'He just makes the right decisions ... All the time.' Photo: Getty Images
Retiring from football is rarely the stuff of fairytales and deciding when to walk away is probably the hardest decision a player will make. After all, how many blokes do you know who’ve actually wanted to give the game away?
Chris Judd is going through that process right now. While it can be truly gut-wrenching, I don’t know many footballers who are better equipped than Judd to deal with the anxiety.
You see, Juddy is different. Not in a bad way, but in a kind of old-head-philosophical-way. Where most guys who make it to the top absolutely live for the game, Judd’s take on football is that it’s just one part of his life, That there’s more out there. Possibly much more. It’s plain to see that he loves our great game, but when he does decide to give it up, I don’t think there will be second thoughts.
Judd has been the AFL’s commonsense guy from the start and it’s been that approach that has enabled him to prosper like few others. He has been the quintessential professional from day one, but clearly has balance in his life away from football.
When he arrived at West Coast, I likened him to being the new and improved Robert Harvey.
The Saints great was an absolute workhorse of the `90s whose fierce desire to compete saw him burn opponents into the ground week-in, week-out.
Judd was like that from the very start of his career. He was incredibly strong through his core, had an amazing work ethic, poise and vision, yet possessed the added advantage of speed. He was genuinely quick. It made for a truly fearsome beast.
To go straight into the Eagles team and have an instant impact spoke volumes of Judd in his early years. Alongside Dean Cox, Ben Cousins and Daniel Kerr, he made up one of the greatest midfield brigades the game has seen. Every one of those players will be future Hall of Famers, but Judd was the star who shone the brightest among those champions.
He may not have got as much of the ball as Cousins and Kerr, but he had a profound impact with every single one of his possessions. He was – and remains – a genuine match winner. He’s one of those guys who stands up when it counts. He can will himself to a contest, grab the ball from a stoppage and burst away. His statistics from his Brownlow-winning years of 2004 and 2010 probably say it all.
In `04, he averaged 21.8 disposals per game, while in 2010 he racked up a career-high 27 disposals per game. They’re not massive numbers; most of today’s midfielders would consider less than 35 possessions a quiet game. It just goes to show how influential Judd is with the ball. He just makes the right decisions. Smart ones. All the time.
So when should he hang up the boots? Was Mick Malthouse right when he suggested champions should go out with a little left in the tank or has Judd’s recent form demanded he go around for another year?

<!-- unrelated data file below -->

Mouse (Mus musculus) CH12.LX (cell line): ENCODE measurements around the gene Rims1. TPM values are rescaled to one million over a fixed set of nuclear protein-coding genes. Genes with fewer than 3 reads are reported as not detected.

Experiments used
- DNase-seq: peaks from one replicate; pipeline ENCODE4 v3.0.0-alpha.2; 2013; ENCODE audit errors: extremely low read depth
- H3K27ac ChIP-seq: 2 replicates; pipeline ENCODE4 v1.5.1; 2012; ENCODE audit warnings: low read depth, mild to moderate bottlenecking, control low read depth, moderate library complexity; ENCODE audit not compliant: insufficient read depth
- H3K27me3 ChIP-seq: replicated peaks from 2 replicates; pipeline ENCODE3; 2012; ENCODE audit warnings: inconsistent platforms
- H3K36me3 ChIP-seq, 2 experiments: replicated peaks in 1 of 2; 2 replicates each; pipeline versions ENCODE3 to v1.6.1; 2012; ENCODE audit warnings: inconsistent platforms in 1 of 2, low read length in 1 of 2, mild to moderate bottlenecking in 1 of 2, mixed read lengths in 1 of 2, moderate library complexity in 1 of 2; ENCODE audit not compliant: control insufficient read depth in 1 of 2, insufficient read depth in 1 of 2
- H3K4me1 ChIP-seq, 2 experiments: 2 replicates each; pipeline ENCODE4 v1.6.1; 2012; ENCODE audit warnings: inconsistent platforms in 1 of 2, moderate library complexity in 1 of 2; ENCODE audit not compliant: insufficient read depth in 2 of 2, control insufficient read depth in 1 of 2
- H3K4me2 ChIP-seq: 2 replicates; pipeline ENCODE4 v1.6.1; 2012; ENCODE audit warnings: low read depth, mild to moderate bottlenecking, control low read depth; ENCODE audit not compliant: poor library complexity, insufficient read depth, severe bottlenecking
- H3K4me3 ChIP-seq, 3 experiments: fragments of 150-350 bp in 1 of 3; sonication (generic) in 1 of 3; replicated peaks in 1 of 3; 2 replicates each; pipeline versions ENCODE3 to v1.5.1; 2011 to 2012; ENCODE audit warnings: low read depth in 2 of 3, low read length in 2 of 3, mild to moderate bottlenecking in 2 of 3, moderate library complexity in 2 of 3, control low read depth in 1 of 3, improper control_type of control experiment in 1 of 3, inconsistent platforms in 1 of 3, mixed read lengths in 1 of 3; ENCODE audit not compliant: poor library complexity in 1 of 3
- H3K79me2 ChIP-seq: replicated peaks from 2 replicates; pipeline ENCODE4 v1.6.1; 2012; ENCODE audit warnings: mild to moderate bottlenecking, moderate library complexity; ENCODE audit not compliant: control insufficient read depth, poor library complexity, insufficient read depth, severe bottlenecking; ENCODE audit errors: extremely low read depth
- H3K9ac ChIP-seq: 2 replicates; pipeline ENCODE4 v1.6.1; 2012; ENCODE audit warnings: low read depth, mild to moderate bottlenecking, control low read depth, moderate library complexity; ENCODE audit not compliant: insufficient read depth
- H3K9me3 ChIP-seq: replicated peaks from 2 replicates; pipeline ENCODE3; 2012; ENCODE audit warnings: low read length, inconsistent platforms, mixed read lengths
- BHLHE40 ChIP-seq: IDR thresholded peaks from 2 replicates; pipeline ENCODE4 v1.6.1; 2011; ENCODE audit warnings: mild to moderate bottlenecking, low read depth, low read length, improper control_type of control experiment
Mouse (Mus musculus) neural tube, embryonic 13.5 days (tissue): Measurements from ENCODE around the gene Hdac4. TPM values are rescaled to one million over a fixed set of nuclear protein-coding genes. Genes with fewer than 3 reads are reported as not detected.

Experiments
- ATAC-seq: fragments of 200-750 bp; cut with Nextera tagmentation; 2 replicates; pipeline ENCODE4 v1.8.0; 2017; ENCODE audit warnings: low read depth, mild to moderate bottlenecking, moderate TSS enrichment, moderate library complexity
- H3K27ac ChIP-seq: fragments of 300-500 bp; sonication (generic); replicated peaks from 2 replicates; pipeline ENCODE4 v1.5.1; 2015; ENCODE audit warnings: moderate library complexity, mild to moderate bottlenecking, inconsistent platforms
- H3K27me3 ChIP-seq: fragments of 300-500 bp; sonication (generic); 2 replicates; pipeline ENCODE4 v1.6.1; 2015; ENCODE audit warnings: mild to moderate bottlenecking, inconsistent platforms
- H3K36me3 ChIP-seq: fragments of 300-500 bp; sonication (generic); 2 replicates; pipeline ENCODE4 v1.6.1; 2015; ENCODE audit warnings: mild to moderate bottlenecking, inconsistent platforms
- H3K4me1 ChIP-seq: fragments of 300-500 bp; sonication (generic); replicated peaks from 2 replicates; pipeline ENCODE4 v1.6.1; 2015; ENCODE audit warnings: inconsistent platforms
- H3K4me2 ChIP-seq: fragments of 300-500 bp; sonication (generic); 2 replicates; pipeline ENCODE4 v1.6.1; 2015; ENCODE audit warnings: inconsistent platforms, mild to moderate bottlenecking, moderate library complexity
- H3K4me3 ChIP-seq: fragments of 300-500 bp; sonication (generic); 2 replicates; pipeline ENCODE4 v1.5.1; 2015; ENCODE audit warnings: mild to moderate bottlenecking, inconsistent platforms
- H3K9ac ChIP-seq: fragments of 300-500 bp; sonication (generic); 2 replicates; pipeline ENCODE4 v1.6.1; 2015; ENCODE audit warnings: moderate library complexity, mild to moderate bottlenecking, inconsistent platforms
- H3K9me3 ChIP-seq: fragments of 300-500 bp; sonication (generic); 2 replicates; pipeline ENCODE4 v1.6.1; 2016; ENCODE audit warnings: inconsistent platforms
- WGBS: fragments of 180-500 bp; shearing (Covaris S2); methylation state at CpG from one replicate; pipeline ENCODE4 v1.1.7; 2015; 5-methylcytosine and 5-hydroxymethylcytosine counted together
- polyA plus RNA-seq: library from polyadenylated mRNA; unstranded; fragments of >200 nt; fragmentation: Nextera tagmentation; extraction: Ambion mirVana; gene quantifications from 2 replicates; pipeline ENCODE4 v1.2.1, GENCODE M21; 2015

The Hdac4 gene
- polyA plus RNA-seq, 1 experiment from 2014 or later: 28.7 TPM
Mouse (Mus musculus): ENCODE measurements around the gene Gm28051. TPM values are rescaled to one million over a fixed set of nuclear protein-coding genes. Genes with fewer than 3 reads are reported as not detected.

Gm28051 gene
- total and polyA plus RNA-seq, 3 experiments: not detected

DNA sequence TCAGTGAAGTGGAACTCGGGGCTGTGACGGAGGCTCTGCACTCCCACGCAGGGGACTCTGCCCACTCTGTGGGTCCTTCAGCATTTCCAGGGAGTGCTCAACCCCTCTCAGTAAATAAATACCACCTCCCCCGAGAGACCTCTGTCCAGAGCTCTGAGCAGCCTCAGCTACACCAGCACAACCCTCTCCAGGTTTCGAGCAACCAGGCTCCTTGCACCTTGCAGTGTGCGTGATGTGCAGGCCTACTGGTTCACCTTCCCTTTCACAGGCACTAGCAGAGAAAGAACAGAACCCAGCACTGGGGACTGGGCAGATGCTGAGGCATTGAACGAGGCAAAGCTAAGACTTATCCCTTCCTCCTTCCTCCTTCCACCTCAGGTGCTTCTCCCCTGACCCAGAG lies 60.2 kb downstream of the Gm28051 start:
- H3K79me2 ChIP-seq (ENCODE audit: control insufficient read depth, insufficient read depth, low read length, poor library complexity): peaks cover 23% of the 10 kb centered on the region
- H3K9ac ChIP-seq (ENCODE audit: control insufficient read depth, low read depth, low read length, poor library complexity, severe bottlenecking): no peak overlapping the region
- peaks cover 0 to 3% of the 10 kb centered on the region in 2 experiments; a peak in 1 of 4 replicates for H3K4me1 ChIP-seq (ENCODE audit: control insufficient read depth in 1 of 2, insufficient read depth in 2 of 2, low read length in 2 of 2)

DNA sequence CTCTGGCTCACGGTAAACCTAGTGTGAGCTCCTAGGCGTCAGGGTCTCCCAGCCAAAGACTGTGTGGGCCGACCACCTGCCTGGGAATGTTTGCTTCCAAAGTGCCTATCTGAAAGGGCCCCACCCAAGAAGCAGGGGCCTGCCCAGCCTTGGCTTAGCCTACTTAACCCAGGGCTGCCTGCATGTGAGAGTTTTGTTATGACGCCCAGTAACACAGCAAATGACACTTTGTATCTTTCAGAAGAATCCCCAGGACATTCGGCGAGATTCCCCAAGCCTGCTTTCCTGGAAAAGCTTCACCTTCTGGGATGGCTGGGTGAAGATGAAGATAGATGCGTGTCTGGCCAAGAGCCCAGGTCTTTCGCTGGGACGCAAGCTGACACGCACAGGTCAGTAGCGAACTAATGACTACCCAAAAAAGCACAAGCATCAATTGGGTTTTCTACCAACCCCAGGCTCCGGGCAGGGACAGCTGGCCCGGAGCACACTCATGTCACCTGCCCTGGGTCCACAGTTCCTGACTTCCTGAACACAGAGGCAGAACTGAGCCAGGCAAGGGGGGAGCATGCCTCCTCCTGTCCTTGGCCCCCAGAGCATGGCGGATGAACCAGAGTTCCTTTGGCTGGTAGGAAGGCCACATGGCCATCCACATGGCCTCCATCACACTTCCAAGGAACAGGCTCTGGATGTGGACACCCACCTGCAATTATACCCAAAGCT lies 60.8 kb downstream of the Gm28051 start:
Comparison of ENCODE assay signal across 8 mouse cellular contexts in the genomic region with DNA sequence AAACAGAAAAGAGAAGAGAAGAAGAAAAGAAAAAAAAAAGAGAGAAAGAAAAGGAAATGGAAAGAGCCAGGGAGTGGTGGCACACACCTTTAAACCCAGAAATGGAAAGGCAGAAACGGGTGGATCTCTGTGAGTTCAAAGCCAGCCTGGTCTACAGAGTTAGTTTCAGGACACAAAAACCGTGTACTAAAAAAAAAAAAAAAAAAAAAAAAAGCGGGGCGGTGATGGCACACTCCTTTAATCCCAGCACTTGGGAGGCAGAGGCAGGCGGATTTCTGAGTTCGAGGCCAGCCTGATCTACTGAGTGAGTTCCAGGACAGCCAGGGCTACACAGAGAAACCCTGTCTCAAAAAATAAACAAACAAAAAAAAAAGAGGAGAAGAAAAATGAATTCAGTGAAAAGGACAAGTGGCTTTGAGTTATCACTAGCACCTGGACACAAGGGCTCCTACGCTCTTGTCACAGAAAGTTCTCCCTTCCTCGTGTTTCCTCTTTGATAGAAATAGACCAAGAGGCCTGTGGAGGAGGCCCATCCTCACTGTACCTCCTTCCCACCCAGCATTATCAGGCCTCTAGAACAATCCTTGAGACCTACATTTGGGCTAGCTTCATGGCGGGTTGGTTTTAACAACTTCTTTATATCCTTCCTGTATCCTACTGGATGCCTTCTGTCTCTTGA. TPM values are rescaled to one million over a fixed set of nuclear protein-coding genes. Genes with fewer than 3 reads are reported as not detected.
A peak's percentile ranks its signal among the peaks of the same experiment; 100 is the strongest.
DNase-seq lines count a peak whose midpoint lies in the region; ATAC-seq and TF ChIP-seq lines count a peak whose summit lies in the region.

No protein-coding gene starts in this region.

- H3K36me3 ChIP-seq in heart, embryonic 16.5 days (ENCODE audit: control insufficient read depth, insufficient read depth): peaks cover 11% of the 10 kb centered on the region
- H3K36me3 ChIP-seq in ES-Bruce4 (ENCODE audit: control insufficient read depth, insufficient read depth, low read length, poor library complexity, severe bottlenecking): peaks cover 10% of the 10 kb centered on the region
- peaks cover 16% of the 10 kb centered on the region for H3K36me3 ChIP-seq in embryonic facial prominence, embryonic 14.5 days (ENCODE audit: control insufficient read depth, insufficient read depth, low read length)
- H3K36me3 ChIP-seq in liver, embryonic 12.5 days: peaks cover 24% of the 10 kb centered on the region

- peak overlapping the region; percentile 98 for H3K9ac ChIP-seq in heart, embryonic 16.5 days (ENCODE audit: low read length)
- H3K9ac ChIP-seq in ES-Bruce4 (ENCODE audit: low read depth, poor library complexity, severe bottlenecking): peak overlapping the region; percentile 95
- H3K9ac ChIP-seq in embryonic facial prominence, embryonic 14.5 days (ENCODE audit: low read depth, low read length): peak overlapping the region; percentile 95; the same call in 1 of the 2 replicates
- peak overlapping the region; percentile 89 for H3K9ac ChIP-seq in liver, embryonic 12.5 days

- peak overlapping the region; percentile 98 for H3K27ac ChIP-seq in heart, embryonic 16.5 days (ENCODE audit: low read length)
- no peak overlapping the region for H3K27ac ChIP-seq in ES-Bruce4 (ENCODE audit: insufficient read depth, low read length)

Only Judd knows the answer and he might deliver that answer as nonchalantly as he’s addressed the burning issues throughout his career. By that, I mean don’t hold your breath.
While Lenny Hayes and Dean Cox opted to announce their retirements before year’s end, it wouldn’t surprise me in the slightest if Judd holds off on his decision until Carlton’s season is over.
It’s just the way he seems to go about things. He’s analytical. He takes the emotion out. ‘‘Play this week. Recover. Play the following week. Recover. Help team win. Help teammates grow. Season over. Now, what next? How is the body? How is the form? Where is the club at? What else could I be doing? Time to retire.’’
While Judd may be brushing off questions about his future for now, I’d strongly encourage anyone who loves footy to get to as many of Carlton’s remaining matches this season. It may be the last chance you’ll get to see the superstar at work.
Judd may not be the player he was, but he remains one of the game’s best. His 20-25 possessions are easily as valuable as 35-40 possessions for other players.
His move to Carlton has not resulted in another premiership, but he’ll leave the Blues in far better shape than when he arrived.
He has had a huge impact on the players around him. He’s not one to rant, but when he speaks, people listen. He has an immense presence. His leadership – particularly through example – is why players like Marc Murphy have been able to take their games to new levels.
And I honestly can’t remember Judd ever having a flat spot in his career. Sure, there have been injuries, but he’s been able to bounce back from every single one and have an immediate impact. Just another example of why he’s been so good.
Fairytale ending or not, Judd’s legacy in the game is assured.